What were we thinking, and who says roads should have signs anyway? They all go somewhere, right?
Yes, it was la Ruta del Sol that baptized us head first into an Ecuadorian adventure and ultimately leading to the pristine gates of Las Palmas. It just took a while ( 7 hours too many). The road apparently had some things it wanted to teach the southern hemisphere’s newest gringos.
Dana and I have traveled all our lives. She as far as Morocco and Greece. Me, mostly in just about every major city in the continental U.S. I’ve driven the toughest roadways in Boston, Dallas, New York, Washington, DC, all without fear. So how could a two-lane highway along the mostly uninhabited Ecuadorian Pacific coast challenge a guy like me behind the wheel?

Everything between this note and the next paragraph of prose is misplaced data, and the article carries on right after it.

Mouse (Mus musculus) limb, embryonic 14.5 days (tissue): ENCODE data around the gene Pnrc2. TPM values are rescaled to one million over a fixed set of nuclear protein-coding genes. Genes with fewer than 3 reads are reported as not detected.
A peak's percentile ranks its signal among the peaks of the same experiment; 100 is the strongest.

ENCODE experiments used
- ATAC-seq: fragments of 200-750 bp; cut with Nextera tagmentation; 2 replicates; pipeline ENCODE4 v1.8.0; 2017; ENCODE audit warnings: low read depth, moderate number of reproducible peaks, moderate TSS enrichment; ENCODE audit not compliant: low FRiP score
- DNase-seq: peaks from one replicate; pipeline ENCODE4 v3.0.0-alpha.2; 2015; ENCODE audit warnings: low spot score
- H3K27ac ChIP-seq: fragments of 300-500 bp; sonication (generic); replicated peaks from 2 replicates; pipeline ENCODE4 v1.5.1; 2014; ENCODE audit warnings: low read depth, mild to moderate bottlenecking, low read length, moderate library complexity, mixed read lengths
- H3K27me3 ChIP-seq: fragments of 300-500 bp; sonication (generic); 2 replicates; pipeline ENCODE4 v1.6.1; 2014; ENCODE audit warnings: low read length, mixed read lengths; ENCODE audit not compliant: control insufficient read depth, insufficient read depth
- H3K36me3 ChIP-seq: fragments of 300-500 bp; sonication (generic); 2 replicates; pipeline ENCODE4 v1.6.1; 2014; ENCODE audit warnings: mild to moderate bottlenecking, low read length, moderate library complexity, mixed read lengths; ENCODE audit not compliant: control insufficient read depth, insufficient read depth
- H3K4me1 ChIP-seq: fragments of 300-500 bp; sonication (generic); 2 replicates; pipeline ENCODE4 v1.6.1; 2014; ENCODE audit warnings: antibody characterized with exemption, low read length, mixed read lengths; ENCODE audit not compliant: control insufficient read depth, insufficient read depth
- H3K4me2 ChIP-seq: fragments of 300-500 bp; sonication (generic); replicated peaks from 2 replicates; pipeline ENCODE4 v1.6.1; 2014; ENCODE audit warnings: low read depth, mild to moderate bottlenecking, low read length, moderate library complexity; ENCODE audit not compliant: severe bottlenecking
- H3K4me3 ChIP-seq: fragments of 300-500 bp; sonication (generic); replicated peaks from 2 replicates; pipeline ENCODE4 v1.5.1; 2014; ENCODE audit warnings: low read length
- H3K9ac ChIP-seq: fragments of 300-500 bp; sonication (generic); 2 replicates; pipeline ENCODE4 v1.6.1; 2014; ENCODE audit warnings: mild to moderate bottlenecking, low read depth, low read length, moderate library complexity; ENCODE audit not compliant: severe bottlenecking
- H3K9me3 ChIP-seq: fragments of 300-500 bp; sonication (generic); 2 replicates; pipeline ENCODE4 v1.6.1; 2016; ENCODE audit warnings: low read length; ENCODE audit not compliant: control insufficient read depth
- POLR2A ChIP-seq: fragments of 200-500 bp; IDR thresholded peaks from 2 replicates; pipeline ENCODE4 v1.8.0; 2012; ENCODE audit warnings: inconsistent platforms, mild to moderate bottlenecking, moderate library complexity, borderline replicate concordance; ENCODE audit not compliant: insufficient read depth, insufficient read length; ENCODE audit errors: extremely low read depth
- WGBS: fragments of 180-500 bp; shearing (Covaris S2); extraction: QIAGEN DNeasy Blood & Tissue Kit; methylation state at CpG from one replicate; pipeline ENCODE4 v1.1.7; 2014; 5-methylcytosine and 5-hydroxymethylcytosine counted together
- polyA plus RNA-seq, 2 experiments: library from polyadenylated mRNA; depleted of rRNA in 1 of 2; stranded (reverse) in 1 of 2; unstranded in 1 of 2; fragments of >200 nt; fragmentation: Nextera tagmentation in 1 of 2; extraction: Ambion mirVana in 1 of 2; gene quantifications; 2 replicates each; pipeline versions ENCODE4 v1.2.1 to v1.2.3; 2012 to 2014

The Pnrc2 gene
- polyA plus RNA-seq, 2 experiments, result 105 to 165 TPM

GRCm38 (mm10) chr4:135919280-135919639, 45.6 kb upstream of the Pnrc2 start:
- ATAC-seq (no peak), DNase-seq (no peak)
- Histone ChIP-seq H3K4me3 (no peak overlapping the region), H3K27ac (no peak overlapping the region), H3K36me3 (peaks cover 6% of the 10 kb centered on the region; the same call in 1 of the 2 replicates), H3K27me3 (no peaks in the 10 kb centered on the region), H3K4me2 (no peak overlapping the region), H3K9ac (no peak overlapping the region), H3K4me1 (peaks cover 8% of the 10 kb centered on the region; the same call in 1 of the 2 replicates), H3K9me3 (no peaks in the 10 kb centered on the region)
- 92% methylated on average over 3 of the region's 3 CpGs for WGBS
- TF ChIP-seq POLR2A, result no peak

I took about two seconds.
We departed Jose Joaquin de Elmedo International Airport in Guayaquil eager to make good time on a leisurely drive we’d been told would take less than three hours. Three minutes after I’d pulled onto the freeway, a few things became quickly apparent.
- Taxi drivers take their work personally. It’s a competition out there.
- Horns are for both offensive and defensive driving.
- Left-hand turns from the right-hand lanes are perfectly acceptable.
- Red lights mean “Stop.” (unless nobody’s coming).
- Another name for “roundabout” is “death vortex.”
- I’d made a big mistake thinking this would be no worse than driving back home.
Three hours later, we were out of Guayaquil and on the path to the Ruta del Sol.